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EJF launches new report: Pirate Fishing Exposed
11 October, 2012
A damning report released today exposes the continued role of the European Union and East Asian countries in facilitating a market for seafood illegally caught in West Africa. Following a two-year investigation by The Environmental Justice Foundation (EJF), “Exposing Pirate Fishing: The Fight Against Illegal Fishing in West Africa and the EU” highlights how local fishing communities are fighting back to combat this illegal trade.
During the two-year surveillance investigation, EJF documented rampant pirate fishing in Sierra Leone and laundering of the illegal catch into the European seafood market by vessels accredited to export fish to the EU.
The vessels were found to be out of control: fishing well inside exclusion zones, attacking local fishers, refusing to pay fines, covering their identification markings, using banned fishing equipment, transhipping fish illegally at sea, refusing to stop for fisheries patrols, bribing enforcement officers, fleeing to neighbouring countries to avoid sanctions, and committing labour violations.
West African waters are estimated to have the highest levels of illegal, unreported and unregulated (IUU) fishing in the world, representing up to 37% of the region’s catch. Along with the economic losses, pirate fishing in West Africa has devastating impacts on coastal communities by severely compromising food security, local livelihoods, the health of fish stocks and the marine environment in some of the world’s poorest countries.
Key findings of the report include:
- 252 reports of illegal pirate fishing by industrial vessels in inshore areas were made to EJF’s community surveillance project by 23 coastal communities in an 18-month period
- Despite the EU Regulation to Prevent, Deter and Eliminate Illegal, Unreported and Unregulated fishing, evidence collected on 10 vessels believed to account for the majority of reports revealed that nine are accredited to export their catches to the EU, the world’s most valuable import market for fish
- 90% of vessels documented by EJF in West Africa were bottom trawlers which devastate marine environments by dragging heavy trawl equipment along the seabed resulting in damage to the bottom habitat, high levels of by-catch including vulnerable marine life such as sharks and turtles
- Evidence of extensive use of Flags of Convenience
- Evidence of increasing volumes of illegal catches being transhipped at sea onto large refrigerated cargo vessels destined for East Asia
- Photos of physical violence against a local fisher who was knocked unconscious with an iron bar retrieving hooks from a South Korean trawler net
- How the proper application of technology such as Vessel Monitoring Systems / GPS units can help combat illegal pirate fishing
- The important role of local communities in successful sustainable fisheries management
EJF has been working in partnership with local fishers and coastal communities in Sierra Leone since the beginning of 2010 to document and report illegal fishing. The groundbreaking community surveillance project resulted in a collection of evidence that has been used to report illegal activities to the Sierra Leone government, the South Korean government, and the EU.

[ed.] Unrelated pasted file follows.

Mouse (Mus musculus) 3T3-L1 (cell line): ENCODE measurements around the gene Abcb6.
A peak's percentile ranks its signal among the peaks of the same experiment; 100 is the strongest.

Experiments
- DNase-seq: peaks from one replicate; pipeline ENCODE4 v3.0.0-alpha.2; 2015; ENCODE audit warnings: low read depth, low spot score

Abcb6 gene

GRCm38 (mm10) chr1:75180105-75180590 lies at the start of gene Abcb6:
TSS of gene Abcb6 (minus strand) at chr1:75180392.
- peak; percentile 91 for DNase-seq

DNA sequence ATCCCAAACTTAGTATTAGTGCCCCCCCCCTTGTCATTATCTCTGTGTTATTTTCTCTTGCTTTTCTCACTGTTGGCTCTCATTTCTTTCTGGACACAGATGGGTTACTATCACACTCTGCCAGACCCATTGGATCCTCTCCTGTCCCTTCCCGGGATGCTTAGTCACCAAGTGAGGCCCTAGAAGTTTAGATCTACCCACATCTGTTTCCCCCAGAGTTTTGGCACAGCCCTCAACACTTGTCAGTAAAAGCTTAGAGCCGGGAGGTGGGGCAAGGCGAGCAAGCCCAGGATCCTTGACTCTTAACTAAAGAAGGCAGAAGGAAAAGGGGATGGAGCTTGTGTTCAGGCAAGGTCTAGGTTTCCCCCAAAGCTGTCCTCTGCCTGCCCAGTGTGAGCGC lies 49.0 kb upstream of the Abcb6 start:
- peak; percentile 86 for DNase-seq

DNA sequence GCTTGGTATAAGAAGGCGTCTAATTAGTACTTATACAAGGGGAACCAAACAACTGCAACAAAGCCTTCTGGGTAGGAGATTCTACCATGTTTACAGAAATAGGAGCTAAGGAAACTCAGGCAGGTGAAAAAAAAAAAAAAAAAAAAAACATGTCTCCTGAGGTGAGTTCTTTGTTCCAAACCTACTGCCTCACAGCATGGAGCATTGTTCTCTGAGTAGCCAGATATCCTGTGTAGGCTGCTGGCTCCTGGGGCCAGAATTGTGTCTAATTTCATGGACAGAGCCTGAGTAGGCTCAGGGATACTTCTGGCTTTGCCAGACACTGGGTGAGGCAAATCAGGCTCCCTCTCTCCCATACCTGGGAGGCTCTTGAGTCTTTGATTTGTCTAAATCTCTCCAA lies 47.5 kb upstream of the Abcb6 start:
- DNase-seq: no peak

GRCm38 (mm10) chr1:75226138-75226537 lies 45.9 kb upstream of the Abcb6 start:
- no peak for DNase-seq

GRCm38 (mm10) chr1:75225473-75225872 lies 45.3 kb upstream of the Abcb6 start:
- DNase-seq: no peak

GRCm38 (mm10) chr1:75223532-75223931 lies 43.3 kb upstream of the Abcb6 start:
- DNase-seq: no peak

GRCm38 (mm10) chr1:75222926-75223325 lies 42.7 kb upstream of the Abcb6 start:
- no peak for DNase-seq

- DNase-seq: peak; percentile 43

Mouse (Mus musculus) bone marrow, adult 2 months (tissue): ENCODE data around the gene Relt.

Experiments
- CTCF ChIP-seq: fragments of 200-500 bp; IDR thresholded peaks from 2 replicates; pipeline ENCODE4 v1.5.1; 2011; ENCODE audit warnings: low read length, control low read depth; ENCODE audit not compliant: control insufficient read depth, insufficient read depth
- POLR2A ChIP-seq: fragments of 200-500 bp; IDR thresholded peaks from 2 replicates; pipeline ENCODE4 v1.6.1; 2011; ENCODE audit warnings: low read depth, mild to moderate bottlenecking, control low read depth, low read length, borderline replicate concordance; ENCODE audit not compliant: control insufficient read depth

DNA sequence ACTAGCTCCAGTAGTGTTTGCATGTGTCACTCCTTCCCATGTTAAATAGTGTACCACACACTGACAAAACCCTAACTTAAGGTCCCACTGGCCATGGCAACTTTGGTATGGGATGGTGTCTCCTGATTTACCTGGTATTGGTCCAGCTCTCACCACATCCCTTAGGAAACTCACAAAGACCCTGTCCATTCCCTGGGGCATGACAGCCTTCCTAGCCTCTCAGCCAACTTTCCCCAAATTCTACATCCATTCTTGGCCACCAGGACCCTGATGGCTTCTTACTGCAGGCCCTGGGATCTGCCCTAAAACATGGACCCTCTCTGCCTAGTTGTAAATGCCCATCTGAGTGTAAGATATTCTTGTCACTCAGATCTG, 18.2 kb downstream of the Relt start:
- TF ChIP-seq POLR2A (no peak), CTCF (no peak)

EJF’s investigations have had important results, leading to over US $500,000 in fines for illegal vessels and ongoing investigations by the EU, South Korea, and Panama. The EU is believed to be considering blacklisting the vessels involved in the investigation under the EU IUU Regulation, which would mean they would be prevented from exporting fish to the EU and be blocked from accessing European ports.
As well as calling for the vessels to be blacklisted, EJF wants weaknesses in the EU IUU Regulation to be addressed so that illegally caught fish cannot get access to the European seafood market.
Victor Kargbo, head of Fisheries Enforcement in Sierra Leone, said:
“We have turned the corner in the fight against pirate fishing in Sierra Leone but if we don’t coordinate our efforts, these unscrupulous operators will just go elsewhere and continue their activities unabated. The EU can play a crucial role in deterring illegal fishing by making sure all fish entering has a catch certificate, but they should only accept imports from flag States that monitor their fleets properly.”
EJF Executive Director Steve Trent said:
“We are encouraged by the success of community surveillance in Sierra Leone but we are also very concerned by the weaknesses in European controls that our investigations have revealed. The EU is relying too heavily on the assurances of flag States that plainly are not monitoring their fishing fleets in West Africa. Authorities inspecting fish in European ports have very little reliable information on what is happening in the areas where it is caught. EJF’s community surveillance project is going some way to address this information gap, but we must urgently improve communication between the EU and coastal States if we are serious about ending pirate fishing and protecting some of the world’s most vulnerable coastal communities.”